Aggressive new HIV testing is identifying more people infected with the virus, but more than 20 percent of those infected still don't know it.
BY FRED TASKER, ftasker@MiamiHerald.com
In 2006, nearly 25 percent of the 60,000-plus Americans who had newly contracted the HIV virus were not aware of it, and thus weren't getting treatment or protecting their sexual partners. Today it's 21 percent -- an improvement, but nowhere near enough, said speakers at an HIV/AIDS conference in Washington, D.C., on Thursday.
''It's crucial to understand how important routine HIV testing is at every level of American society so everyone knows their status; it's the first step in controlling the HIV epidemic,'' said Dr. Veronica Miller, executive director of the Forum for Collaborative HIV Research.
In Florida, new testing programs are helping, but also are not enough, state health officials say.
New HIV cases in the United States continue at a relatively stable rate of more than 60,000 per year, according to studies prepared for the forum. It means 1.1 million Americans are living with HIV, and as many as 250,000 don't know it.
In 2006, the U.S. Centers for Disease Control and Prevention set new goals, urging routine HIV testing for all of those from 13 to 64.
''Testing should be as routine as flu shots,'' she said.
In Florida, new HIV testing sites have been set up in nine major hospitals, three community health centers, 10 clinics for sexually transmitted diseases and 10 correctional facilities, according to a summary of a paper prepared by Tom Liberti, chief of the Bureau of HIV/AIDS of the Florida Department of Health. The summary did not list the hospitals or health centers and the state agency did not have information about them.
Between October 2007 and July 2008, the Florida programs tested 43,481 individuals for HIV, identifying 1,042 people infected, the report said. The goal is to test 150,000 a year. Liberti could not be reached for comment.
Miami-Dade's four sexually transmitted disease clinics test about 16,000 patients a year for HIV, said their medical director, Dr. Jose Castro, a University of Miami infectious disease doctor.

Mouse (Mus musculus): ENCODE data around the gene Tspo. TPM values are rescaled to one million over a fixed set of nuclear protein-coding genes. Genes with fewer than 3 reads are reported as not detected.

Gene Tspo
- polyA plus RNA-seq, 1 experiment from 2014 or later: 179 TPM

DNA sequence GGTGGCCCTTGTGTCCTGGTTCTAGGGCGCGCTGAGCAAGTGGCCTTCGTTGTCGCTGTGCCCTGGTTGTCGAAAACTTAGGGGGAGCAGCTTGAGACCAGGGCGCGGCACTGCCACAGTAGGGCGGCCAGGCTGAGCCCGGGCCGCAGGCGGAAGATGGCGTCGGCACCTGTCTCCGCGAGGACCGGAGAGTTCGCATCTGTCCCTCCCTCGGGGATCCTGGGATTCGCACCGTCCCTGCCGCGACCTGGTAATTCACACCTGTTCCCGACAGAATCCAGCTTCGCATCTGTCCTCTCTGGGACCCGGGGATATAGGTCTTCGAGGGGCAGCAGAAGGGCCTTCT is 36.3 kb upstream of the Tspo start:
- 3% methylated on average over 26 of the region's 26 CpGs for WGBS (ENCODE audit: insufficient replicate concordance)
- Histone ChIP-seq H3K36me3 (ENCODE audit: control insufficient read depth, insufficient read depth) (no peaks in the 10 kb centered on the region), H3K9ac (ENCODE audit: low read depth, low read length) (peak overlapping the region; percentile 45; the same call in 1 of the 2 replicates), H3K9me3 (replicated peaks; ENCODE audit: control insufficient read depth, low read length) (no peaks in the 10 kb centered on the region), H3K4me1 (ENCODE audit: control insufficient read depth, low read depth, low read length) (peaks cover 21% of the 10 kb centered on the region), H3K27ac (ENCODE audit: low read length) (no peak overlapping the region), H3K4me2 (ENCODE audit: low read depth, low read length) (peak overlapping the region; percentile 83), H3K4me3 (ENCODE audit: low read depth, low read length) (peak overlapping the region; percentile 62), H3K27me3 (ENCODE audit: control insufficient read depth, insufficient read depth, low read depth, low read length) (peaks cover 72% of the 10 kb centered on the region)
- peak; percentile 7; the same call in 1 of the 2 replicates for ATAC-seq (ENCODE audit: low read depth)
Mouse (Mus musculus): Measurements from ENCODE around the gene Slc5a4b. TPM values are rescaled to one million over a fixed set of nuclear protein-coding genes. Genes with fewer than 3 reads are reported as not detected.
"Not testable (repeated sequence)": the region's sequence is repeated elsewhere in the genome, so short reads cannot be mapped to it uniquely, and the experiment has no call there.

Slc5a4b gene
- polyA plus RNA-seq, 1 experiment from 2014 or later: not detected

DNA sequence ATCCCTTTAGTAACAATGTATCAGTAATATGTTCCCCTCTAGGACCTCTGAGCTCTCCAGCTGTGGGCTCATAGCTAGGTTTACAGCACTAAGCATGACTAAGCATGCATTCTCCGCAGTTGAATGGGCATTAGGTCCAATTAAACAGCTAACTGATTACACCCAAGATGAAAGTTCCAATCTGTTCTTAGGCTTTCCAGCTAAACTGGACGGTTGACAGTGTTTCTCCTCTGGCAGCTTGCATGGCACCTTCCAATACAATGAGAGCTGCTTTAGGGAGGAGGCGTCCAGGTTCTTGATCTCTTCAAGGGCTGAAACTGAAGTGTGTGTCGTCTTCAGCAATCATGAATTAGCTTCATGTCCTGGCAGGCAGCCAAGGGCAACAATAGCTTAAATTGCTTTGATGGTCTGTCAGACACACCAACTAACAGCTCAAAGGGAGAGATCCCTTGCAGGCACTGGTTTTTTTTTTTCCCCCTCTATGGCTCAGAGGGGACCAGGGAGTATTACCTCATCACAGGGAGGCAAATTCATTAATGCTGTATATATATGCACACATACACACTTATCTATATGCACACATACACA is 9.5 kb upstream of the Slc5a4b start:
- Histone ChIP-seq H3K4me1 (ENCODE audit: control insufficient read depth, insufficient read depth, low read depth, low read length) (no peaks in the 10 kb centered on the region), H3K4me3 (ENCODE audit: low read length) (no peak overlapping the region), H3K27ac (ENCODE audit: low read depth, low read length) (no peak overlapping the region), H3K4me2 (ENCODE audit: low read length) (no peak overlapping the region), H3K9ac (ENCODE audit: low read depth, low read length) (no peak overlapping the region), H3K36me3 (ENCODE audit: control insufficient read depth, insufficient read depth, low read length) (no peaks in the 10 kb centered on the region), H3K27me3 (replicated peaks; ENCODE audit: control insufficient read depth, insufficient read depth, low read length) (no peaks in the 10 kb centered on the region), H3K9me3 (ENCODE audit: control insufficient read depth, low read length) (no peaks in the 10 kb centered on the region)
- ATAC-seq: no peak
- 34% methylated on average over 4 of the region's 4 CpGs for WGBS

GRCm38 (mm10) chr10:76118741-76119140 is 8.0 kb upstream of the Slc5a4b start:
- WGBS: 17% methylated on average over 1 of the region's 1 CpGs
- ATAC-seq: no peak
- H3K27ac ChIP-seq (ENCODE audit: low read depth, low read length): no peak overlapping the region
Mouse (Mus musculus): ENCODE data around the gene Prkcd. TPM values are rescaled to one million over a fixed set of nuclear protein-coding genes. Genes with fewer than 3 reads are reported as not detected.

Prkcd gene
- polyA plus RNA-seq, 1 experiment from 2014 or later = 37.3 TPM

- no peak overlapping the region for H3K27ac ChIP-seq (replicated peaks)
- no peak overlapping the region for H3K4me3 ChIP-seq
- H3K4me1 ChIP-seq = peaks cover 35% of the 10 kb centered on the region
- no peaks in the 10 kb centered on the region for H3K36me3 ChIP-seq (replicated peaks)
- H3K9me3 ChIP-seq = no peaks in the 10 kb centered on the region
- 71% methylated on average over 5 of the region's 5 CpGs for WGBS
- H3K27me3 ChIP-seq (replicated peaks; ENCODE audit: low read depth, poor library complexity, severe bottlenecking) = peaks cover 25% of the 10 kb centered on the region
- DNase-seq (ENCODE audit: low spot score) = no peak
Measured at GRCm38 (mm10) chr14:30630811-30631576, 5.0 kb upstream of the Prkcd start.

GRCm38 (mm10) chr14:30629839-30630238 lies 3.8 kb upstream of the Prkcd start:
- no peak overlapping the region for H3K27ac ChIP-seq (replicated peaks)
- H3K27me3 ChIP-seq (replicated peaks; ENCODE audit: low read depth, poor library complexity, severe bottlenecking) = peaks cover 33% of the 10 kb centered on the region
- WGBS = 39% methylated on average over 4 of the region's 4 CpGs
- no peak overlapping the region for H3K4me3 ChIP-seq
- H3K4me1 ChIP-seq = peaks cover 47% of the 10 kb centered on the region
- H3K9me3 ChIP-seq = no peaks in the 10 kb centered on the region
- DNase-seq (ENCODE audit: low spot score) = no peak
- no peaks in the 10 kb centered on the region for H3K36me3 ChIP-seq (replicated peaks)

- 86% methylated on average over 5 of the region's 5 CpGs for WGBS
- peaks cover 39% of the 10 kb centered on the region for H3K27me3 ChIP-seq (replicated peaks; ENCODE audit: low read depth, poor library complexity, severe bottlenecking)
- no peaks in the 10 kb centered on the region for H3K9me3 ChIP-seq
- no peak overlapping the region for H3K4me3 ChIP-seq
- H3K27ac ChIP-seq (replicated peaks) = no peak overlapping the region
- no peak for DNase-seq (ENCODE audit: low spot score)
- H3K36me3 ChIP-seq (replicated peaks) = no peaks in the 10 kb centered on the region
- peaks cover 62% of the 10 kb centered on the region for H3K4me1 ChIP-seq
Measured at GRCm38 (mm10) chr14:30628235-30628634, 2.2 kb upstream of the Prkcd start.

Until recently, it took two weeks to get the results of HIV tests and many patients failed to come back for the results. Now the clinics have instant HIV-testing kits.
''They can learn their status before they leave,'' Castro said, ``and we can get them into treatment.''
Jackson Memorial Hospital and the University of Miami Hospital test only a small percentage of patients who go through their emergency rooms.
Baptist, South Miami, Doctors, Homestead and Mariners' hospitals are not part of Liberti's nine-hospital program. And walk-in HIV testing is not offered in their emergency rooms, though anyone treated for diseases or accidents is offered the testing. ''If any patient asks, or if what he says to the doctor raises the possibility, we offer it,'' said Barbara Russell, director of infection control for the above hospitals. The hospitals also offer the same-day testing.
Conference members detailed the crisis:
• 50 to 70 percent of new HIV cases were spread by people who did not know they were infected.
• Even among patients seeking treatment for sexually transmitted diseases -- a high-risk population -- only 36 percent are tested for HIV.
• Even though new drugs can greatly reduce the rate of mother-to-child transmission at birth, only 59 percent of pregnant women are tested for HIV.